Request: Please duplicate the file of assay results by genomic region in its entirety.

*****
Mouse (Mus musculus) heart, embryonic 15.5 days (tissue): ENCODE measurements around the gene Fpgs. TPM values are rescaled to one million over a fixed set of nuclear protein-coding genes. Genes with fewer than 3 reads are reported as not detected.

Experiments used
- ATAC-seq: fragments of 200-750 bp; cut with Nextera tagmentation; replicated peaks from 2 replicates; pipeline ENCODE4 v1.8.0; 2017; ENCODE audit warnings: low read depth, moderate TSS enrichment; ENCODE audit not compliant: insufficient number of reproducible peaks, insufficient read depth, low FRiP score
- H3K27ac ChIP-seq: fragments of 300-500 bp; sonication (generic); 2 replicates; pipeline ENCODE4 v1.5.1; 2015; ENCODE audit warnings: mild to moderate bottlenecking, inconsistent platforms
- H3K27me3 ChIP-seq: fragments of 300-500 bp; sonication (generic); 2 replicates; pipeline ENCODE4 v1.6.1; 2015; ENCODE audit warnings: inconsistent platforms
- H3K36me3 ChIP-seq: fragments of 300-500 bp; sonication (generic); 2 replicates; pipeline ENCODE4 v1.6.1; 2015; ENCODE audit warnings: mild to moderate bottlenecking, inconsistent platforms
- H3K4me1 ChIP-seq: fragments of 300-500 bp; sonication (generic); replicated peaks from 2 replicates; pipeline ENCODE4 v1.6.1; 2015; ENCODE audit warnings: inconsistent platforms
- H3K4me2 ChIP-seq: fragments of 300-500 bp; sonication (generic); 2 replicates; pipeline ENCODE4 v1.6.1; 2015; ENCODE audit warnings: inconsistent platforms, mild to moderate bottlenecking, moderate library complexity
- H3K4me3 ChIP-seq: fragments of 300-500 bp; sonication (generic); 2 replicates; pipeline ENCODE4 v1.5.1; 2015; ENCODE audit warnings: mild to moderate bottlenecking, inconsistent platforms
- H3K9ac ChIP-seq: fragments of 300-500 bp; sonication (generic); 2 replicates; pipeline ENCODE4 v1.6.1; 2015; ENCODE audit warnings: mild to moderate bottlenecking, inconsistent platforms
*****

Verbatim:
Mouse (Mus musculus) heart, embryonic 15.5 days (tissue): ENCODE measurements around the gene Fpgs. TPM values are rescaled to one million over a fixed set of nuclear protein-coding genes. Genes with fewer than 3 reads are reported as not detected.

Experiments used
- ATAC-seq: fragments of 200-750 bp; cut with Nextera tagmentation; replicated peaks from 2 replicates; pipeline ENCODE4 v1.8.0; 2017; ENCODE audit warnings: low read depth, moderate TSS enrichment; ENCODE audit not compliant: insufficient number of reproducible peaks, insufficient read depth, low FRiP score
- H3K27ac ChIP-seq: fragments of 300-500 bp; sonication (generic); 2 replicates; pipeline ENCODE4 v1.5.1; 2015; ENCODE audit warnings: mild to moderate bottlenecking, inconsistent platforms
- H3K27me3 ChIP-seq: fragments of 300-500 bp; sonication (generic); 2 replicates; pipeline ENCODE4 v1.6.1; 2015; ENCODE audit warnings: inconsistent platforms
- H3K36me3 ChIP-seq: fragments of 300-500 bp; sonication (generic); 2 replicates; pipeline ENCODE4 v1.6.1; 2015; ENCODE audit warnings: mild to moderate bottlenecking, inconsistent platforms
- H3K4me1 ChIP-seq: fragments of 300-500 bp; sonication (generic); replicated peaks from 2 replicates; pipeline ENCODE4 v1.6.1; 2015; ENCODE audit warnings: inconsistent platforms
- H3K4me2 ChIP-seq: fragments of 300-500 bp; sonication (generic); 2 replicates; pipeline ENCODE4 v1.6.1; 2015; ENCODE audit warnings: inconsistent platforms, mild to moderate bottlenecking, moderate library complexity
- H3K4me3 ChIP-seq: fragments of 300-500 bp; sonication (generic); 2 replicates; pipeline ENCODE4 v1.5.1; 2015; ENCODE audit warnings: mild to moderate bottlenecking, inconsistent platforms
- H3K9ac ChIP-seq: fragments of 300-500 bp; sonication (generic); 2 replicates; pipeline ENCODE4 v1.6.1; 2015; ENCODE audit warnings: mild to moderate bottlenecking, inconsistent platforms